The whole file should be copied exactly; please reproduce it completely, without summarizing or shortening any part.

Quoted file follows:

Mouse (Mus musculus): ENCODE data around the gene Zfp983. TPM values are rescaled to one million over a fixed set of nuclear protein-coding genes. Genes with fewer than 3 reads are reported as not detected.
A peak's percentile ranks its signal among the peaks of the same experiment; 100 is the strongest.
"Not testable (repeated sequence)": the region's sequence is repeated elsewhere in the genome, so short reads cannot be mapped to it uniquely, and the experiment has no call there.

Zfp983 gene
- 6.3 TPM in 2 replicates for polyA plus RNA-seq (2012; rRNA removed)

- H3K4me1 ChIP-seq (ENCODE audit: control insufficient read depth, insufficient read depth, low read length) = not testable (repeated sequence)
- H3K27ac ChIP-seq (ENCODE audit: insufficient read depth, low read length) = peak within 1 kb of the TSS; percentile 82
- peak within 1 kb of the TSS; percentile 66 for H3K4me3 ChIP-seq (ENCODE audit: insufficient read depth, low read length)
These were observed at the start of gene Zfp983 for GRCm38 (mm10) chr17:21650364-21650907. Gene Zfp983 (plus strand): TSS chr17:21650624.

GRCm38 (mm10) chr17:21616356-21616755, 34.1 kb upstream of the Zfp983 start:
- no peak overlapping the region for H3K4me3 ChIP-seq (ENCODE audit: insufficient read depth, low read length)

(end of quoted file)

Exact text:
Mouse (Mus musculus): ENCODE data around the gene Zfp983. TPM values are rescaled to one million over a fixed set of nuclear protein-coding genes. Genes with fewer than 3 reads are reported as not detected.
A peak's percentile ranks its signal among the peaks of the same experiment; 100 is the strongest.
"Not testable (repeated sequence)": the region's sequence is repeated elsewhere in the genome, so short reads cannot be mapped to it uniquely, and the experiment has no call there.

Zfp983 gene
- 6.3 TPM in 2 replicates for polyA plus RNA-seq (2012; rRNA removed)

- H3K4me1 ChIP-seq (ENCODE audit: control insufficient read depth, insufficient read depth, low read length) = not testable (repeated sequence)
- H3K27ac ChIP-seq (ENCODE audit: insufficient read depth, low read length) = peak within 1 kb of the TSS; percentile 82
- peak within 1 kb of the TSS; percentile 66 for H3K4me3 ChIP-seq (ENCODE audit: insufficient read depth, low read length)
These were observed at the start of gene Zfp983 for GRCm38 (mm10) chr17:21650364-21650907. Gene Zfp983 (plus strand): TSS chr17:21650624.

GRCm38 (mm10) chr17:21616356-21616755, 34.1 kb upstream of the Zfp983 start:
- no peak overlapping the region for H3K4me3 ChIP-seq (ENCODE audit: insufficient read depth, low read length)